USF Magazine 21-The Future of Truth
Gabriel Greschler ’19, a former editor in chief of the San Francisco Foghorn at USF, is now a staff writer at J. The Jewish News of Northern California and an interactive producer at KQED.
1. How did you land your job in journalism?
I emailed the editor at J., cold. I later interviewed with her and secured the position a month before I graduated. If I hadn’t reached out, I wouldn’t have known there was an opening that was not yet publicly announced.
2. Why journalism?
Journalism is the most effective way for me to make the world a better place.
At the start of the pandemic, I wrote a story about how the pandemic was especially bad for victims of domestic violence, because they are forced to shelter in place with their abusers. So there’s a local Jewish organization, Shalom Bayit, that helps domestic violence survivors, and I interviewed the executive director and wrote about their work. A few days later, the executive director told me that a woman who was in danger read my article and reached out to them for help. I was humbled and honored to be able to help this woman.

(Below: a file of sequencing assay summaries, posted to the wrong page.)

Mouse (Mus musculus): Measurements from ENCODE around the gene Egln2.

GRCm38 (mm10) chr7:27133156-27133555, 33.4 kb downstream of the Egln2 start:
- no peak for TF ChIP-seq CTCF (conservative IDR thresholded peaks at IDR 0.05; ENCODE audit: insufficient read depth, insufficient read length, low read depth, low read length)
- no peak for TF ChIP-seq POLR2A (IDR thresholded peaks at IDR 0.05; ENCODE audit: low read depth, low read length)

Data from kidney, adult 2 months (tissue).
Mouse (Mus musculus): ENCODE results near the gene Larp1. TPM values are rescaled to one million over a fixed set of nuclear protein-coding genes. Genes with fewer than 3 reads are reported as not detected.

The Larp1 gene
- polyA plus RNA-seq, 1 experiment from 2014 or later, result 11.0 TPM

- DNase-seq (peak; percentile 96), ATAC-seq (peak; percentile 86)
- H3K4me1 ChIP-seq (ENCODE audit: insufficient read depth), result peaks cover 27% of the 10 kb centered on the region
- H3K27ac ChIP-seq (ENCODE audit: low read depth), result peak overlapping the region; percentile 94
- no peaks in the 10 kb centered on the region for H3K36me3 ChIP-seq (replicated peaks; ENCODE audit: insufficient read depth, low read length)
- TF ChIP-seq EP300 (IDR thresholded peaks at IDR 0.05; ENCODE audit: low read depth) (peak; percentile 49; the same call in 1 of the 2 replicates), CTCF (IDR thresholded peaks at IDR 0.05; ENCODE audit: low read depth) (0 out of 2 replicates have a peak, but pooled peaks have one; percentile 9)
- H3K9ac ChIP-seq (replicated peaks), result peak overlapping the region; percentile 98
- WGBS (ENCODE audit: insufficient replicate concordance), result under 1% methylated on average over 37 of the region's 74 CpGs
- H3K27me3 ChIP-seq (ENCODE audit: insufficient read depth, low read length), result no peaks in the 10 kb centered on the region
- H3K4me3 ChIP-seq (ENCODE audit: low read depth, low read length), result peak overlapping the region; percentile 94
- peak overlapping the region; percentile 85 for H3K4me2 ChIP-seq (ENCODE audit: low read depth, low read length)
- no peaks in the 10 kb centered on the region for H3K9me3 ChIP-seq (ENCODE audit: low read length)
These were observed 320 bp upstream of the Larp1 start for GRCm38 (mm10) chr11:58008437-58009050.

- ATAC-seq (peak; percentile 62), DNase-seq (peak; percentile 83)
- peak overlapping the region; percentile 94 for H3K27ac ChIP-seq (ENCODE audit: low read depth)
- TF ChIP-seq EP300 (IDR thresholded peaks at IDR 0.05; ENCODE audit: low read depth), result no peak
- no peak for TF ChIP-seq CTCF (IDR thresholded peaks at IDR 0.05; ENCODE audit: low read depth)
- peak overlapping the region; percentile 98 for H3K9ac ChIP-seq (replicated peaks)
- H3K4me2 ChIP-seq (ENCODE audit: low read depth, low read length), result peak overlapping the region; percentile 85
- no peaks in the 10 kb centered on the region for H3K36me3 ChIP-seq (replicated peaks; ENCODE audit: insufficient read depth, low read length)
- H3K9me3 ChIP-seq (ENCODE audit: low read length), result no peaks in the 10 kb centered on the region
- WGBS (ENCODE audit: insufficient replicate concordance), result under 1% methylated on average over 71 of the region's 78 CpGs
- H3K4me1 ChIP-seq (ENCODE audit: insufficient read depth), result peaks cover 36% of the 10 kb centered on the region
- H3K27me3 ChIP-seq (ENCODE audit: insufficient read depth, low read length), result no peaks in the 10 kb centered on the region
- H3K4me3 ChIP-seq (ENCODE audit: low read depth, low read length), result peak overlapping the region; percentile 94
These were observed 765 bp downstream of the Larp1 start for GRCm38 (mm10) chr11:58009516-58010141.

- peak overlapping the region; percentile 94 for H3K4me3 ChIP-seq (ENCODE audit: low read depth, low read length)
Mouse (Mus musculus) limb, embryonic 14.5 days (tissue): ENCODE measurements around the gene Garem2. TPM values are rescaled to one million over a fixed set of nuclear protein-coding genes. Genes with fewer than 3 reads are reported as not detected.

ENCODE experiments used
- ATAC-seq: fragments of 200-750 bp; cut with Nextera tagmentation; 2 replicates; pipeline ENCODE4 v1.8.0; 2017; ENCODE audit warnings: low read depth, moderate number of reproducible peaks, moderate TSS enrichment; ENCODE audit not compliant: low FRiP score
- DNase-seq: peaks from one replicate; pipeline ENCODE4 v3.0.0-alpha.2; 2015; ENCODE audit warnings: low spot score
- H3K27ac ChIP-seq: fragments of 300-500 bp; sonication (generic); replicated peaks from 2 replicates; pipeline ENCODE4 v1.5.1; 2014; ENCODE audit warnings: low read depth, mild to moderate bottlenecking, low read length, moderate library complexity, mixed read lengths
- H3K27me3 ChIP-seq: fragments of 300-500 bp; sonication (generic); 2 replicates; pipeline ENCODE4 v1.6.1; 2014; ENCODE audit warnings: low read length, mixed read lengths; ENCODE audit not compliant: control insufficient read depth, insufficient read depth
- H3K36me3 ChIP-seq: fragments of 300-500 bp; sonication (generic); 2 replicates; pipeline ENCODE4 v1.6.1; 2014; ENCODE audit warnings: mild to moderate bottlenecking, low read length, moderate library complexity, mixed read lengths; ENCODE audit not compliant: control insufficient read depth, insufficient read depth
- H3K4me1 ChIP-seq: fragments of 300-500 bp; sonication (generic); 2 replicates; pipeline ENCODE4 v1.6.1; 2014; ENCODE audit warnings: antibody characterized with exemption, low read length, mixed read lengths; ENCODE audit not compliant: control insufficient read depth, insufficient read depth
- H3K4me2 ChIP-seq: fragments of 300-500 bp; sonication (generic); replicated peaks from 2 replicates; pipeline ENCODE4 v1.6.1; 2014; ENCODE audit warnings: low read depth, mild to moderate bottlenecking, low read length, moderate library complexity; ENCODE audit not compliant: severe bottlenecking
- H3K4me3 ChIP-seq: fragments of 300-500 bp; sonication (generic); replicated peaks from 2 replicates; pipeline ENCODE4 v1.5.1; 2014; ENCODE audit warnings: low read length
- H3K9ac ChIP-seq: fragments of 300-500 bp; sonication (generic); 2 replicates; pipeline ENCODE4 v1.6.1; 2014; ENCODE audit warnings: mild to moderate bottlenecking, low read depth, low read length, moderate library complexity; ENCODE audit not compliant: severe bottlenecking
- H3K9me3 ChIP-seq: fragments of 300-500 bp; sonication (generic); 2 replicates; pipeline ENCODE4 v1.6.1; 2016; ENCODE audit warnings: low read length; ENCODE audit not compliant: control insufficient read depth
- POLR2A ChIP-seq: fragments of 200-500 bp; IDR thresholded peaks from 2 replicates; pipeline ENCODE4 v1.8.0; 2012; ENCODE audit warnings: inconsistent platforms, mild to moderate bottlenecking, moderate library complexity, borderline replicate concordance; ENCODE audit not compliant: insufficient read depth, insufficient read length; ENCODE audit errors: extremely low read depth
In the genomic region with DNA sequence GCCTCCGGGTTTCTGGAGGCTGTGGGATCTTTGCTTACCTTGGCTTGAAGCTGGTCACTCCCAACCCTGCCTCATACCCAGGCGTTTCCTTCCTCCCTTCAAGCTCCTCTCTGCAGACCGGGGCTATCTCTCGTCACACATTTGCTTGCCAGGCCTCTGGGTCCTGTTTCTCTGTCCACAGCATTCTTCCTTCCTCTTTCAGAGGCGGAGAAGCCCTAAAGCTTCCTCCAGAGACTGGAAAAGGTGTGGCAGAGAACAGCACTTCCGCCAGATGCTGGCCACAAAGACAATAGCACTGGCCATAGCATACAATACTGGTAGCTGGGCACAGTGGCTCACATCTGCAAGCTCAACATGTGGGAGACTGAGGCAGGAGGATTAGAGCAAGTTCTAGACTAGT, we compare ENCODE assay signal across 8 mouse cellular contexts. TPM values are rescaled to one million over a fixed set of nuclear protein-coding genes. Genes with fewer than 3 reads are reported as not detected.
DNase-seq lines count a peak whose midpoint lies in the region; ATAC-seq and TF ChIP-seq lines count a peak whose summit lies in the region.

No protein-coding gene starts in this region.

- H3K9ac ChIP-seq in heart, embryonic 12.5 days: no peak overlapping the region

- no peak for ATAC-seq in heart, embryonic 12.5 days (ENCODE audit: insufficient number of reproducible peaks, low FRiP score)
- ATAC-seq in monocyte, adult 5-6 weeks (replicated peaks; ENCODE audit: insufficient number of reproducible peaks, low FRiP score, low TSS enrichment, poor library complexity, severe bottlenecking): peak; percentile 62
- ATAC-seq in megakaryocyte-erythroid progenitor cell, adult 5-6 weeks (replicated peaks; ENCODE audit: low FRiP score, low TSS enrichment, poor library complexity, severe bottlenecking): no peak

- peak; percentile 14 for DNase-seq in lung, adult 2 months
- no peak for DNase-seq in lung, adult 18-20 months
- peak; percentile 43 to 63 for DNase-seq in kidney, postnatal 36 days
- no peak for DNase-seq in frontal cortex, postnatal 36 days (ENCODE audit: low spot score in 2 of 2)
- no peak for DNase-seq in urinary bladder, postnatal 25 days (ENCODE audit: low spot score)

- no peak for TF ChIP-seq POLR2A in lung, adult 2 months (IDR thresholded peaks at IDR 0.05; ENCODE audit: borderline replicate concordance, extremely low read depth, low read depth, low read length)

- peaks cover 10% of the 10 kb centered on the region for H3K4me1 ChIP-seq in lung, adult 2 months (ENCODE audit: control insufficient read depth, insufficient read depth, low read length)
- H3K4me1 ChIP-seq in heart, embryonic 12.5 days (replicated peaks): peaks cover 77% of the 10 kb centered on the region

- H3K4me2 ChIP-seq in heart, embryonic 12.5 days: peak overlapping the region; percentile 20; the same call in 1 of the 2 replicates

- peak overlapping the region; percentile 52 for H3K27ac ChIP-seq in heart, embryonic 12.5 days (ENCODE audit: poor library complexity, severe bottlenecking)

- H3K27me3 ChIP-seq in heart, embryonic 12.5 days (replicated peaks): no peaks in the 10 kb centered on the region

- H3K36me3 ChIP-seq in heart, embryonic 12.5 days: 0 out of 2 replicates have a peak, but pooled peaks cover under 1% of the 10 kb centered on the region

4. If every person with a smartphone is now a reporter, does professional journalism have a future?
Yes, it has a future. Journalism is under assault — not only by politicians who attack the truth, but also under economic assault. It’s hard for local and regional newspapers and news outlets to survive. But we still need stories, and we still want to hear news from our own communities, and we still need reporters who actually dig for the truth and who tell it with skill and fairness and with context, too, the why as well as the what.
5. What can we do to help journalism?
Featured in USF Magazine
This USF News story was published in USF Magazine, where you can find feature stories about university life, alumni Class Notes, and information about events at USF.